ben nevis 17 year review

Cadenhead Ben Nevis 17 Year Scotch

Ben Nevis Cadenhead 17 year small batch

Distillery: Ben Nevis

Type & Region: Single Malt Scotch, Scotland

Alcohol: 55.2%

Composition: 100% malted barley

Aged: 17 years

Color: 0.9/2.0 on the color scale (amontillado sherry)

Price: $120-140

From the back of the bottle:

 

There’s nothing.

ben nevis 17 year overview

I unapologetically love Ben Nevis Scotch, especially from Cadenhead. Cadenhead Ben Nevis 23 Year Small Batch is one of my favorite whiskeys, so I jumped on the opportunity to buy the 17 year in late 2020 at a “reasonable” $120. I admit that I don’t completely live in reality as $120 is definitely expensive for whiskey, but is a great price for this Scotch.

 

Unfortunately, Cadenhead doesn’t provide much information on this Ben Nevis 17 Year Single Malt Scotch, but based on the age and color I’m confident it is aged in ex-bourbon barrels. Other than that, you may want to know that Ben Nevis is a Speyside Scotch, with the distillery perched right next to Ben Nevis (the tallest mountain in Scotland). The distillery is owned by Suntory-Beam, and while you may not know much about / drink much Ben Nevis, you’ll also find some in Nikka From The Barrel, which is amazing.

 

In this Cadenhead Ben Nevis 17 Year Single Malt Scotch review, let’s find out if this Single Malt captures that Ben Nevis magic. I sound like a fanboy, but as always I do my best to be objective.

ben nevis 17 year smell

Ben Nevis 17 Year is crammed full of bright and tropical fruits – a ton of orange and grapefruit with honey, pineapple, pear, green apple, guava, brighter strawberry and blueberry, a little creamy vanilla, and malty butter cookies. It’s an absolute fruit bomb and clearly an ex-bourbon aged Scotch. There isn’t much oak or wood spice, but overall is far from just drinking juice as there’s a round alcohol base providing some heat and body.

 

After swirling Ben Nevis 17 Year is very citrusy and fruity with abundant freshly peeled orange and grapefruit with slightly less dense layers of blueberry, strawberry, pear, and fresh vanilla cream. It’s a fruit cocktail / fruit cup where all the fruit was soaked in alcohol for months. This is an outstanding smelling Scotch.

ben nevis 17 year taste and aftertaste

Ben Nevis 17 Year has a bright pop of abundant honey, grapefruit, and orange with a little less vanilla frosting, oak, malty biscuit cracker, and mint. I wasn’t expecting the mint note, but it reminds me a little of a mint julep with that sweet base with a gentle minty twist. Unlike the scents, I taste a little more oak and get a little bit more alcohol bite, so this definitely drinks like a boozy fruit cocktail.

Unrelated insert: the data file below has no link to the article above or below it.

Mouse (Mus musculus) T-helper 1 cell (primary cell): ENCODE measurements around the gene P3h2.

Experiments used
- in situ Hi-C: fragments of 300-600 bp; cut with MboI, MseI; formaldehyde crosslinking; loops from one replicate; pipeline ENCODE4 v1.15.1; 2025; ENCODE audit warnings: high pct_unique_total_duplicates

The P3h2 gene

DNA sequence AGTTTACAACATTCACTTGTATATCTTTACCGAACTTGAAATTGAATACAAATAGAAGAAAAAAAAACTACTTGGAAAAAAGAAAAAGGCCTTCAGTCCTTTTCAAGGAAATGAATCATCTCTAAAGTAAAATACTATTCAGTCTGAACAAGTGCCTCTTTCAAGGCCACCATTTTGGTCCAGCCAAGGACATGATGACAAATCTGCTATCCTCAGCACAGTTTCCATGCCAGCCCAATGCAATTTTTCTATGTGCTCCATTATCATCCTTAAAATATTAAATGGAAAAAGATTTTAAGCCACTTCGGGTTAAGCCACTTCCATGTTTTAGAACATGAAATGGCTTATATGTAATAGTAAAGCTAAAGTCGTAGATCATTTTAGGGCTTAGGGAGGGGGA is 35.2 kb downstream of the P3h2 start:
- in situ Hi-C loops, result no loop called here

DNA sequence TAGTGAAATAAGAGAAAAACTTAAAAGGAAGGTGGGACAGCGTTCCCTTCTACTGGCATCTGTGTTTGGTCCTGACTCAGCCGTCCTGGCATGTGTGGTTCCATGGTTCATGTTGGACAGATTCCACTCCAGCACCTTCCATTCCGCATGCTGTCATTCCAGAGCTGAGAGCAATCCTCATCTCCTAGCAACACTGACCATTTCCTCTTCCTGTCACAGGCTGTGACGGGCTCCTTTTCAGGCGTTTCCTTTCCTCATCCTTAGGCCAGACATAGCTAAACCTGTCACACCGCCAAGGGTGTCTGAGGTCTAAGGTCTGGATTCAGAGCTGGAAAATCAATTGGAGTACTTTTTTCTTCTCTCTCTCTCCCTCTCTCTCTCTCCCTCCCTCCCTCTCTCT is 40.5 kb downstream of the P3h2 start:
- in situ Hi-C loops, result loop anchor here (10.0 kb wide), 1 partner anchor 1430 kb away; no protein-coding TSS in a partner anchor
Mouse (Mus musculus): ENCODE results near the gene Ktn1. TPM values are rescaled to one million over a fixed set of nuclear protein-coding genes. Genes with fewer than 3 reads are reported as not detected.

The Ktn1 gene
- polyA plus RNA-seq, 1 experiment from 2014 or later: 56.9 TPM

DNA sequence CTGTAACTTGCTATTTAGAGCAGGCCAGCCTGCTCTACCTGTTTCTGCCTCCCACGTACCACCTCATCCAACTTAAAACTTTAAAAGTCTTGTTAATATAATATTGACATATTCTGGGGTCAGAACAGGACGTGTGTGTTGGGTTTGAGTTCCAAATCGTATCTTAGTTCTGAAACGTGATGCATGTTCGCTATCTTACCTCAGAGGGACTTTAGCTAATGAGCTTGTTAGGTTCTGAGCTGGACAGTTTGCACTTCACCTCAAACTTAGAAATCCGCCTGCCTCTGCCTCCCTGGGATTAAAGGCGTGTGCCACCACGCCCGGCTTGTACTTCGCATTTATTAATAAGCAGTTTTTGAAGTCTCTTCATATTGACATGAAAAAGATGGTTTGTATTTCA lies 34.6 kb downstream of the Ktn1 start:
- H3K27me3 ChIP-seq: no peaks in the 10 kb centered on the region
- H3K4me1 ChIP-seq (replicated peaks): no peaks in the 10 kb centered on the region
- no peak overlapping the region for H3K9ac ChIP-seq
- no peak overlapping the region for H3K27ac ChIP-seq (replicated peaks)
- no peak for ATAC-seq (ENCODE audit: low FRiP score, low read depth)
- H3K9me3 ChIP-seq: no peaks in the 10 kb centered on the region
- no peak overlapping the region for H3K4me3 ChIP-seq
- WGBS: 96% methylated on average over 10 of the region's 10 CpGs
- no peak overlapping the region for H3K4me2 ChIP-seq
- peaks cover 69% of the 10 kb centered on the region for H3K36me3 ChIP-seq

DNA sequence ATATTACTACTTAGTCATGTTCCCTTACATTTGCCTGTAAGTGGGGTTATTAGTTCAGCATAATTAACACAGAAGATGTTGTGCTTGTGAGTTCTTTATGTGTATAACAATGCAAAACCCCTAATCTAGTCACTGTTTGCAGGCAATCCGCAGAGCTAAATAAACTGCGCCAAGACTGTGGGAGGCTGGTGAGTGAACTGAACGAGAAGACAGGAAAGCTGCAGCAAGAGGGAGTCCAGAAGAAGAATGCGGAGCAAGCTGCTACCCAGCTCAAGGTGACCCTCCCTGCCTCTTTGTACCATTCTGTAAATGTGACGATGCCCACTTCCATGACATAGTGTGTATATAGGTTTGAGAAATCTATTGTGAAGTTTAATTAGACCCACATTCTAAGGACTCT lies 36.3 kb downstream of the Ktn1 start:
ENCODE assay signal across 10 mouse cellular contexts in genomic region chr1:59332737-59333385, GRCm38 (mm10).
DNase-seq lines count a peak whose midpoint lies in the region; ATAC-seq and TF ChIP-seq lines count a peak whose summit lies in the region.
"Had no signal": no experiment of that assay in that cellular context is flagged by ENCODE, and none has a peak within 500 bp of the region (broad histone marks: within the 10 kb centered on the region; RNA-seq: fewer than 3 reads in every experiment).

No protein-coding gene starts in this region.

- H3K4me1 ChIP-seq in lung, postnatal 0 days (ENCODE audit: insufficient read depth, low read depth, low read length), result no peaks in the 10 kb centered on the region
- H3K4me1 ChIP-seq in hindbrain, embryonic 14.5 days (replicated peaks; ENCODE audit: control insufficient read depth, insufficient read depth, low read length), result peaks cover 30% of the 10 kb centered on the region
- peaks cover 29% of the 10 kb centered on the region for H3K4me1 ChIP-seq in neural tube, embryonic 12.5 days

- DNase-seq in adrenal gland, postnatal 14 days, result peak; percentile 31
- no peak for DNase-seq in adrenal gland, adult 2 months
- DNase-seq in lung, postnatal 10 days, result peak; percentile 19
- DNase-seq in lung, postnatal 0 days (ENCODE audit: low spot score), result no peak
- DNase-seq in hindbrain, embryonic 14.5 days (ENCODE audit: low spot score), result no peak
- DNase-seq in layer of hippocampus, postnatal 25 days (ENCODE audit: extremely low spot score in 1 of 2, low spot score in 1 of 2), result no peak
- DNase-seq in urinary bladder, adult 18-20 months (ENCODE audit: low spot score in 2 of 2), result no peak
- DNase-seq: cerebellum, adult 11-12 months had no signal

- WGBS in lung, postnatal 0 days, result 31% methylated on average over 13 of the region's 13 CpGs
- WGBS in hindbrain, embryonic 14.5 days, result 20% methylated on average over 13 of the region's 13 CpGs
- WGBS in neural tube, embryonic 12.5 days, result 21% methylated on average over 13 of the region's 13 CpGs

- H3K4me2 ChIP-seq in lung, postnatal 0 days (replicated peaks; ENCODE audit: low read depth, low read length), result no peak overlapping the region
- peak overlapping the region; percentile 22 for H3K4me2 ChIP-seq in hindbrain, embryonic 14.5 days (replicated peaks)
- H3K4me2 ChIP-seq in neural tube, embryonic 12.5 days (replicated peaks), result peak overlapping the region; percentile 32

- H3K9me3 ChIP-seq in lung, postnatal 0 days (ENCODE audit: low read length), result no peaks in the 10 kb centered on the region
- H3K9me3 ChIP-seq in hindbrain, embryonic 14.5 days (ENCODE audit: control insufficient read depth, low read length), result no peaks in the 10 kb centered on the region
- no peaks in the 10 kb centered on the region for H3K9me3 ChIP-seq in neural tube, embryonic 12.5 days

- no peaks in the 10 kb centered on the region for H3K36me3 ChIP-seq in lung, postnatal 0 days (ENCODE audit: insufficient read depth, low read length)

“Chewing” brings out very rich minty honey followed by orange, grapefruit, strawberry, fresh whipped cream, and a little roasted oak. Now I think of a fruit cocktail with mint garnish and a dollop of whipped cream – just yummy. The flavors are bright, fresh, and delicious, with decently viscous mouthfeel and not much heat. As short as this paragraph is, let me reiterate that Ben Nevis 17 Year Scotch is very delicious and enjoyable, it just specializes on a narrow set of fruitiness.

 

The finish is fruity and a little grassy and vegetal – orange, grapefruit, citrus peel, dried grass, and mint. It’s a long-lasting fruit cocktail. “Chewing” leaves a vibrant, fresh, minty, and citrusy finish. It’s absolutely fantastic and a nice chance of pace from bourbon. 

Place on the Whiskey Shelf

Top Shelf

Cadenhead’s Ben Nevis 17 Year Single Malt Scotch is awesome – a bright, vibrant, fresh, and rich Scotch that embodies a fruit cocktail with mint garnish. This is a great example of a well-aged ex-bourbon Scotch and one I wish I could buy again. Unfortunately, I used up all my luck finding the first one, so I don’t expect to find another one anytime soon. Still, I enjoyed every sip of this delicious Scotch, and that’s how it should be. Sure, Ben Nevis 17 Year Scotch is kind of a one trick pony that’s very citrus and mint-forward, but it deliciously excels in that area. I’ll continue to look for more cask strength Ben Nevis Scotches in the future, although increasing prices across the board make it more difficult to do so.

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